Sydney Tennis Classic: Ruthless Rybakina makes quick work of returning Raducanu

Elena Rybakina of Kazakhstan hits a return against Emma Raducanu of Britain during their women's singles match at the Sydney Classic tennis...

After losing last week’s Adelaide final, Elena Rybakina returned to winning ways with aplomb – dismantling US Open champion Emma Raducanu in less than an hour, cruising to a 6-0, 6-1 win to kick off this week’s Sydney Tennis Classic. The 22-year-old will play France’s Caroline Garcia for a spot in the tournament’s quarter-finals, after she overcame Jessica Pegula this morning.

Rybakina ruins Raducanu’s competitive return

Emma Raducanu of Britain reacts on a point against Elena Rybakina of Kazakhstan during their women's singles match at the Sydney Classic tennis...
Raducanu had six double-faults and was simply overpowered by Rybakina, who flew out the blocks

Rybakina [9] bt. Raducanu 6-0, 6-1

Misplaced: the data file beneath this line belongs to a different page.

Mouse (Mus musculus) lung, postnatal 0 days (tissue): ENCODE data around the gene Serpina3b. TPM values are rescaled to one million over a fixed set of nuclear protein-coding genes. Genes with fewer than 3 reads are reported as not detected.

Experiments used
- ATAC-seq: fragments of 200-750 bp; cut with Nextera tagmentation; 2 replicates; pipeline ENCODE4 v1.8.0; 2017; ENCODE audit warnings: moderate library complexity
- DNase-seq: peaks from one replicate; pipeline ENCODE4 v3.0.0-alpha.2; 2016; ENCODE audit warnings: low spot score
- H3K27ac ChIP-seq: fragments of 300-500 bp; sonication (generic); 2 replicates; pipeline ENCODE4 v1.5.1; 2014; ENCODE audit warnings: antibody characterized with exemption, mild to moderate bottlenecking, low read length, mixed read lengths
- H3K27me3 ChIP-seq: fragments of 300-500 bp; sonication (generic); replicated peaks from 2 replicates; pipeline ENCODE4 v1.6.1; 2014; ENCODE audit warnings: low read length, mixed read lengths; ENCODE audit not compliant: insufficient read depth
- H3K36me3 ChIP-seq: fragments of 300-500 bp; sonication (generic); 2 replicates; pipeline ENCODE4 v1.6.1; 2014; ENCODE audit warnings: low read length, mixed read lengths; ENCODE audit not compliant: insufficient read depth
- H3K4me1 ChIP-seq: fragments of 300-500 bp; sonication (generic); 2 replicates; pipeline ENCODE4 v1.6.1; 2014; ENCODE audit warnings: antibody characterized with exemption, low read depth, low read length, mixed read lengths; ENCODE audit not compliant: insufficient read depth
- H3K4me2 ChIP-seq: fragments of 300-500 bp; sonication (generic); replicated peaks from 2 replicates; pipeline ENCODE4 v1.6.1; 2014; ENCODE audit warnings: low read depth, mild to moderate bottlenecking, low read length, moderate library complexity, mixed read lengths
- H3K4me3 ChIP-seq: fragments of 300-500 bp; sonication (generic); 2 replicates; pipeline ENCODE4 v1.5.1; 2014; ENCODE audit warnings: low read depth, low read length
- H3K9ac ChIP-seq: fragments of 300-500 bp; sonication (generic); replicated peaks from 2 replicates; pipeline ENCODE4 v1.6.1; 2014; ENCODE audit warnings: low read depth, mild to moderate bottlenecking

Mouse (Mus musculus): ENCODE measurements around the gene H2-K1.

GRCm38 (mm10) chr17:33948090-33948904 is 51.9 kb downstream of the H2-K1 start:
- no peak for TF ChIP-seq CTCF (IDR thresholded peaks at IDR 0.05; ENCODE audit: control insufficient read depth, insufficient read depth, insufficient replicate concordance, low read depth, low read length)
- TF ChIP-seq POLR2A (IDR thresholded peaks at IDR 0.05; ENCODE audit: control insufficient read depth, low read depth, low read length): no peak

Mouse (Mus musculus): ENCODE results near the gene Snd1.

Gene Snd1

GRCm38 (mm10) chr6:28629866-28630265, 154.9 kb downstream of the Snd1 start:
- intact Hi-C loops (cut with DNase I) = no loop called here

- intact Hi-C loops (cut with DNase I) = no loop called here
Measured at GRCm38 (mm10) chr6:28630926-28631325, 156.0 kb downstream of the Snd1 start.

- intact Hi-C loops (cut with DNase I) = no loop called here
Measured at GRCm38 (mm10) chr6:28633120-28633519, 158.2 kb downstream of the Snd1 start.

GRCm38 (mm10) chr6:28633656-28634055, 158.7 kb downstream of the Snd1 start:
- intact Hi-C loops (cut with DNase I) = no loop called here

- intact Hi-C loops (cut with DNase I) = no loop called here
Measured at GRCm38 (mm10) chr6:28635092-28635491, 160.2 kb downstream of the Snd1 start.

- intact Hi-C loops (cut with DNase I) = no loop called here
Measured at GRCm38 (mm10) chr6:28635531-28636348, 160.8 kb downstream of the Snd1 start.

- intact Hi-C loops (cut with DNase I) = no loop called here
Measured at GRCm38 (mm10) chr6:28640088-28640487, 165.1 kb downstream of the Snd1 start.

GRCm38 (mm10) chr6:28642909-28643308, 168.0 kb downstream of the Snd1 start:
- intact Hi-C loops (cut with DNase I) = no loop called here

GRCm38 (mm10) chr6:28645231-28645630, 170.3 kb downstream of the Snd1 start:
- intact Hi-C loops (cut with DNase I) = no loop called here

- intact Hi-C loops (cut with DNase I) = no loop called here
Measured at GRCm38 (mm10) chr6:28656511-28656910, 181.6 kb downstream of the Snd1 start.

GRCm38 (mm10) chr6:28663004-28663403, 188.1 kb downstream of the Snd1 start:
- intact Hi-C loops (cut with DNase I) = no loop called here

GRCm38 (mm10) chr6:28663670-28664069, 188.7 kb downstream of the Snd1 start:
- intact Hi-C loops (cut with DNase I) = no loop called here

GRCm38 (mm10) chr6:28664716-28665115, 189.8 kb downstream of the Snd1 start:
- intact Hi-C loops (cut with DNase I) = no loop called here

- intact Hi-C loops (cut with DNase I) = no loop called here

After home favourite Ashleigh Barty and Raducanu’s initial opponent Iga Swiatek (#6) withdrew, the draw shook out so that Rybakina would be the Brit’s third top-20 opponent.

From the first ball, you could sense things weren’t going to go the teenager’s way. While the Amazon Prime commentators did their best to reassure worried home fans this would prove another learning curve for Emma, Rybakina flew out of the blocks and didn’t have time to delay.

Elena Rybakina of Kazakhstan plays a backhand during the Sydney Classic Tennis match between Emma Raducanu of Great Britain and Elena Rybakina of...
Rybakina wasted no time in making her presence felt, and it rapidly became a one-sided affair

After testing positive for COVID-19 and withdrawing from a warm-up tournament last week, the 19-year-old hadn’t played in a competitive match since Xinyu Wang took her apart in Linz.